This particular English 207 course focuses on the literature of the southern Appalachian region. By examining a variety of literary texts in different genres, as well as illustrations and other visual or audio-visual representations of the region, we will consider cultural and literary issues such as the following:

Assignments for First Week:

Sept. 5: Course introduction, in-class brainstorming on perceptions about Appalachia with help from some books and recordings, and poem “where I’m from” by George Ella Lyon (handout).

Sept. 7: Higgs, vol. 1, chap. 1. Roots, Exploration, Settlers (you can skip Speer, 16-30). Read in vol. 2, “Land and Language” by Jim Wayne Miller, p. 484. If you have time, start chap. 2 in vol. 1.

Sept. 12. See web page on George Ella Lyon Assignment (which includes books on reserve in the library)

Sept. 14. Jo Carson - details will be posted in ANGEL Calendar

Course Goals/Learning Outcomes. All learning activities are designed to assist you in accomplishing the following learning outcomes.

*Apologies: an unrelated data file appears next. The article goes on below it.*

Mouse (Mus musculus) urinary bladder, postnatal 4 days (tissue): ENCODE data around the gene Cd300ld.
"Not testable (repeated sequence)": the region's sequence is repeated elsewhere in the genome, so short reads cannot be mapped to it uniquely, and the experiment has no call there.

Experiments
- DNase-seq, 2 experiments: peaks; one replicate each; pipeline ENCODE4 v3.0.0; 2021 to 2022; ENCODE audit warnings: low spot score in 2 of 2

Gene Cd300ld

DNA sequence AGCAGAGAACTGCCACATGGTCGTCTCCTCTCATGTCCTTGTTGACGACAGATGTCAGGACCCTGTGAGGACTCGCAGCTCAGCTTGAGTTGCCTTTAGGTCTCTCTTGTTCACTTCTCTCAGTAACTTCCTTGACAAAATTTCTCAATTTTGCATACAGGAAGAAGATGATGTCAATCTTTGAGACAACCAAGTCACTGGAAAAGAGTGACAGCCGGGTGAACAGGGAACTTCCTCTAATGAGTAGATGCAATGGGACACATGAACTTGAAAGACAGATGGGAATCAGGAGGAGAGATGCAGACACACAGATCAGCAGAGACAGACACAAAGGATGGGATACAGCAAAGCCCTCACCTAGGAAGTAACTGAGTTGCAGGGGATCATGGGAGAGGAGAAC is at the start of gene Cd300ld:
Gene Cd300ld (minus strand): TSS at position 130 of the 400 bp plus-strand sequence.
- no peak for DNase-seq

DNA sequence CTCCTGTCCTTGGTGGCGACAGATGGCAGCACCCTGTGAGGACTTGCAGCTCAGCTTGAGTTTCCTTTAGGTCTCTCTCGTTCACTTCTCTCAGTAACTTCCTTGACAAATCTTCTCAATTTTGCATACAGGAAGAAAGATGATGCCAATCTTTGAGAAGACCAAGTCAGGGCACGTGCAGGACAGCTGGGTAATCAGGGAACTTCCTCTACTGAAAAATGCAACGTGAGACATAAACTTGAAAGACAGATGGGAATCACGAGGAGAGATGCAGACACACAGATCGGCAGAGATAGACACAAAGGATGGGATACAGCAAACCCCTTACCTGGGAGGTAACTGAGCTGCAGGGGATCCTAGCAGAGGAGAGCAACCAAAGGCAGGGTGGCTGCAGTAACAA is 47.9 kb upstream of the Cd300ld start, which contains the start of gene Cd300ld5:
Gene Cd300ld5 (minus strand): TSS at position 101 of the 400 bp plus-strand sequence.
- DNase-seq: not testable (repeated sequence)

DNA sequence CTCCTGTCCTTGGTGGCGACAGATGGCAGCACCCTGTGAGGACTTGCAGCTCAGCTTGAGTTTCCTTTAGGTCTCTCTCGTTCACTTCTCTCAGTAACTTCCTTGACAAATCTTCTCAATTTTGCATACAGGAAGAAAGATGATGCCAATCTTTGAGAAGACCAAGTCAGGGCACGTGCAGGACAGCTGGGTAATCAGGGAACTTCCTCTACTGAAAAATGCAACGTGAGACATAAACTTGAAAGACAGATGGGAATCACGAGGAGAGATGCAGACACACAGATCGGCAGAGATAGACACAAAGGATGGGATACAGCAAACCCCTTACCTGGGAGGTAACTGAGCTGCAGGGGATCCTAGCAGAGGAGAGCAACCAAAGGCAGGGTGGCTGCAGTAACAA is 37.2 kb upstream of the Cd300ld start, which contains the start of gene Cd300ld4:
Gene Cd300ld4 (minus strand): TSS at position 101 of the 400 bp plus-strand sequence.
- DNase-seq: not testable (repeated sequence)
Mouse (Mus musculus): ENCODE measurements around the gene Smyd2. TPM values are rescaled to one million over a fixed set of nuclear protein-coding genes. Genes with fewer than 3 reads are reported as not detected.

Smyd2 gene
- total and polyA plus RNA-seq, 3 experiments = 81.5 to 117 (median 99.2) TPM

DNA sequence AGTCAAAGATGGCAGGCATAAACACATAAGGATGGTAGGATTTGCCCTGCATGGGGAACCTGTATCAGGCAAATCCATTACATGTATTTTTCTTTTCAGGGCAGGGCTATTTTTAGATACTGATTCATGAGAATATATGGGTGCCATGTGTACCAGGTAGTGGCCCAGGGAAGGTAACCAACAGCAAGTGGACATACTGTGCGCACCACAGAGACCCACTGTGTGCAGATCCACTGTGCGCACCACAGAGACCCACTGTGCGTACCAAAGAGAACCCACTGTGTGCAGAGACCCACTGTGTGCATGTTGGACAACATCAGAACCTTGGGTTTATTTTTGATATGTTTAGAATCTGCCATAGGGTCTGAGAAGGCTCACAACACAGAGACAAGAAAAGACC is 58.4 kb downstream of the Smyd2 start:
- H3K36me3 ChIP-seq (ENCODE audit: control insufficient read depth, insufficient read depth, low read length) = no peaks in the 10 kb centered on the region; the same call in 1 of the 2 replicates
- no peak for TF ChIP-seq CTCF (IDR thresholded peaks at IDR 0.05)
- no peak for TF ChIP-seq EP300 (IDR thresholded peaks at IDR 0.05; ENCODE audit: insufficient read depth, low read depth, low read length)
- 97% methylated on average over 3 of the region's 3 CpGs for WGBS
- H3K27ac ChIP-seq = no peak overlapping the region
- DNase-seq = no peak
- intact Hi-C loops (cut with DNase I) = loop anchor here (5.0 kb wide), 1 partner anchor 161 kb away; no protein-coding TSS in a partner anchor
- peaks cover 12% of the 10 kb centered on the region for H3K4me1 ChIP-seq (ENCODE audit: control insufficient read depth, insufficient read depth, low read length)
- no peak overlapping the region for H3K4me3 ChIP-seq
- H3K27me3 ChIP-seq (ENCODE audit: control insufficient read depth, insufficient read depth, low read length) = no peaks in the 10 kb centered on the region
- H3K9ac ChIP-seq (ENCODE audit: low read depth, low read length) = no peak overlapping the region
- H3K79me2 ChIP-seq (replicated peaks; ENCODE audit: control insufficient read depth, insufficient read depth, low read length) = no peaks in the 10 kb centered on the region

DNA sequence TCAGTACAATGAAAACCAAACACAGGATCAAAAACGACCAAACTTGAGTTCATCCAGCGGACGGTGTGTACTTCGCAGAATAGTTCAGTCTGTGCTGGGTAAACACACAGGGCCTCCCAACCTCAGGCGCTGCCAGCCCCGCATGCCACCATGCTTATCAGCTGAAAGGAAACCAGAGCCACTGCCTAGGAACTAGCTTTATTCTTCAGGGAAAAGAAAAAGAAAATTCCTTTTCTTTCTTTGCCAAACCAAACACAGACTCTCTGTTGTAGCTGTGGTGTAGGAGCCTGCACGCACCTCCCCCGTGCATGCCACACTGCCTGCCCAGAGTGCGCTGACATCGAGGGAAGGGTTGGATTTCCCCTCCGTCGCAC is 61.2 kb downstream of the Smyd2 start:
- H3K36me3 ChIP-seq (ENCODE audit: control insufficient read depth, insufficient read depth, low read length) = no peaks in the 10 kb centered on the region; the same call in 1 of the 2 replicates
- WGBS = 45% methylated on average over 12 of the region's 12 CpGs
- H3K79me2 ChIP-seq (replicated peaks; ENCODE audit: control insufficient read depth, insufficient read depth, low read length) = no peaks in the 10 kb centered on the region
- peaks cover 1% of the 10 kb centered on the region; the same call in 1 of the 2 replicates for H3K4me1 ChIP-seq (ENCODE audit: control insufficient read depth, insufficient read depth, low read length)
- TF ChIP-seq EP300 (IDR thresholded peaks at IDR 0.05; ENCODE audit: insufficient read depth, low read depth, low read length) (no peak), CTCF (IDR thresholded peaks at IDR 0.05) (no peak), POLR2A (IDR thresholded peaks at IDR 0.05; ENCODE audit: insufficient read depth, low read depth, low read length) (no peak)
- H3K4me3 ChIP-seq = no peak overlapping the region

1. Read, comprehend, analyze, interpret, and evaluate primary literary texts as forms of cultural and creative expression

2. Write about literature with unity of purpose, coherent organization, and effective use of English consistent with standard rules and ordinary conventions

3.  Demonstrate independent critical thinking

4. Demonstrate critical understanding of cultural diversity as represented by Appalachian literature

This course is also likely to engage you in activities that support the following college learning outcomes:

Creative Inquiry and Critical Thinking
Evaluate the validity, perspectives, and contexts of information and ideas
Use problem-solving skills creatively to synthesize an effective response

Multidisciplinary Learning
Examine a subject and solve problems from the perspective of more than one discipline
Connect and apply knowledge to the campus and the world beyond

Assessment of Course Goals and Learning Outcomes

Course Goal/Outcome Instructional Experiences Assessments
1. Read, comprehend, analyze, interpret, and evaluate primary literary texts as forms of cultural and creative expression Lecture, class discussion, reading primary texts and  background, individual project, writing about literature Exams
Informal writing
Class participation
Course project
2. Write about literature with unity of purpose, coherent organization, and effective use of English consistent with standard rules and ordinary conventions Writing about literature, class discussion of writing assignments and literary themes and traditions to be discussed in papers